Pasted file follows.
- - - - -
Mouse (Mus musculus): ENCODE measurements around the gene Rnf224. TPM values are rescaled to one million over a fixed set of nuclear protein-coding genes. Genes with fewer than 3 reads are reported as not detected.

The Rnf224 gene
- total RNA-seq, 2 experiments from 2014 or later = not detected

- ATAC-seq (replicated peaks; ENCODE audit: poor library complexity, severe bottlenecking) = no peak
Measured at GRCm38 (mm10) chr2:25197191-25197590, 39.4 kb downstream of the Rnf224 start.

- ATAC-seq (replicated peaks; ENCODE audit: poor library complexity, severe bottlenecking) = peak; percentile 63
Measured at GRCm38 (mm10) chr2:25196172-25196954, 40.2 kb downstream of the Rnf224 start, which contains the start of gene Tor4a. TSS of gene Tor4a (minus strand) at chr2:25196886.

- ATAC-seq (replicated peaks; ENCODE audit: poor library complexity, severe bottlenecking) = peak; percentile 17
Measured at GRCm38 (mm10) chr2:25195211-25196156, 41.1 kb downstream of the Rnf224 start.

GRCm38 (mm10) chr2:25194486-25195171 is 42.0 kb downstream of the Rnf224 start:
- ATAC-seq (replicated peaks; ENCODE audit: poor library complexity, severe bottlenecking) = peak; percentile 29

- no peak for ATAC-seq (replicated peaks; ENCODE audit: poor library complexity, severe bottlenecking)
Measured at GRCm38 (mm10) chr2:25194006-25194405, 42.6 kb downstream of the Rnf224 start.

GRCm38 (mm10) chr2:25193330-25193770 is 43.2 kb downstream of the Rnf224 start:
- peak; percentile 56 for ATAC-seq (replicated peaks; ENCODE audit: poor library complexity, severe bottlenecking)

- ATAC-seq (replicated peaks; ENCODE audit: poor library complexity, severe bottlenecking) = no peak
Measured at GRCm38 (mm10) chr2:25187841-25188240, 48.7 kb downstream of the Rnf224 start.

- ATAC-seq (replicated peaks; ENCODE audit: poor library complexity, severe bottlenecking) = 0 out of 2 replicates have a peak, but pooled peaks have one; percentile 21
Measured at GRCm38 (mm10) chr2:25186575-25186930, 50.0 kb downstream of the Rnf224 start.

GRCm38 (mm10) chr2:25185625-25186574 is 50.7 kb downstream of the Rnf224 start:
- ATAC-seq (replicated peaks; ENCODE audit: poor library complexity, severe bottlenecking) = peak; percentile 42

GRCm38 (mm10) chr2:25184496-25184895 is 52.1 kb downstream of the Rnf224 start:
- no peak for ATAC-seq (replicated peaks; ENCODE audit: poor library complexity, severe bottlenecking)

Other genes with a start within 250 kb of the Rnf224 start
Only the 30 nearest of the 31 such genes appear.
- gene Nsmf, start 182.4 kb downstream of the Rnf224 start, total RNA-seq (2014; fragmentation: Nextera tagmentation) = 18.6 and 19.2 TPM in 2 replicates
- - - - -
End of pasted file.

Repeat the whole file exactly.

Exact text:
Mouse (Mus musculus): ENCODE measurements around the gene Rnf224. TPM values are rescaled to one million over a fixed set of nuclear protein-coding genes. Genes with fewer than 3 reads are reported as not detected.

The Rnf224 gene
- total RNA-seq, 2 experiments from 2014 or later = not detected

- ATAC-seq (replicated peaks; ENCODE audit: poor library complexity, severe bottlenecking) = no peak
Measured at GRCm38 (mm10) chr2:25197191-25197590, 39.4 kb downstream of the Rnf224 start.

- ATAC-seq (replicated peaks; ENCODE audit: poor library complexity, severe bottlenecking) = peak; percentile 63
Measured at GRCm38 (mm10) chr2:25196172-25196954, 40.2 kb downstream of the Rnf224 start, which contains the start of gene Tor4a. TSS of gene Tor4a (minus strand) at chr2:25196886.

- ATAC-seq (replicated peaks; ENCODE audit: poor library complexity, severe bottlenecking) = peak; percentile 17
Measured at GRCm38 (mm10) chr2:25195211-25196156, 41.1 kb downstream of the Rnf224 start.

GRCm38 (mm10) chr2:25194486-25195171 is 42.0 kb downstream of the Rnf224 start:
- ATAC-seq (replicated peaks; ENCODE audit: poor library complexity, severe bottlenecking) = peak; percentile 29

- no peak for ATAC-seq (replicated peaks; ENCODE audit: poor library complexity, severe bottlenecking)
Measured at GRCm38 (mm10) chr2:25194006-25194405, 42.6 kb downstream of the Rnf224 start.

GRCm38 (mm10) chr2:25193330-25193770 is 43.2 kb downstream of the Rnf224 start:
- peak; percentile 56 for ATAC-seq (replicated peaks; ENCODE audit: poor library complexity, severe bottlenecking)

- ATAC-seq (replicated peaks; ENCODE audit: poor library complexity, severe bottlenecking) = no peak
Measured at GRCm38 (mm10) chr2:25187841-25188240, 48.7 kb downstream of the Rnf224 start.

- ATAC-seq (replicated peaks; ENCODE audit: poor library complexity, severe bottlenecking) = 0 out of 2 replicates have a peak, but pooled peaks have one; percentile 21
Measured at GRCm38 (mm10) chr2:25186575-25186930, 50.0 kb downstream of the Rnf224 start.

GRCm38 (mm10) chr2:25185625-25186574 is 50.7 kb downstream of the Rnf224 start:
- ATAC-seq (replicated peaks; ENCODE audit: poor library complexity, severe bottlenecking) = peak; percentile 42

GRCm38 (mm10) chr2:25184496-25184895 is 52.1 kb downstream of the Rnf224 start:
- no peak for ATAC-seq (replicated peaks; ENCODE audit: poor library complexity, severe bottlenecking)

Other genes with a start within 250 kb of the Rnf224 start
Only the 30 nearest of the 31 such genes appear.
- gene Nsmf, start 182.4 kb downstream of the Rnf224 start, total RNA-seq (2014; fragmentation: Nextera tagmentation) = 18.6 and 19.2 TPM in 2 replicates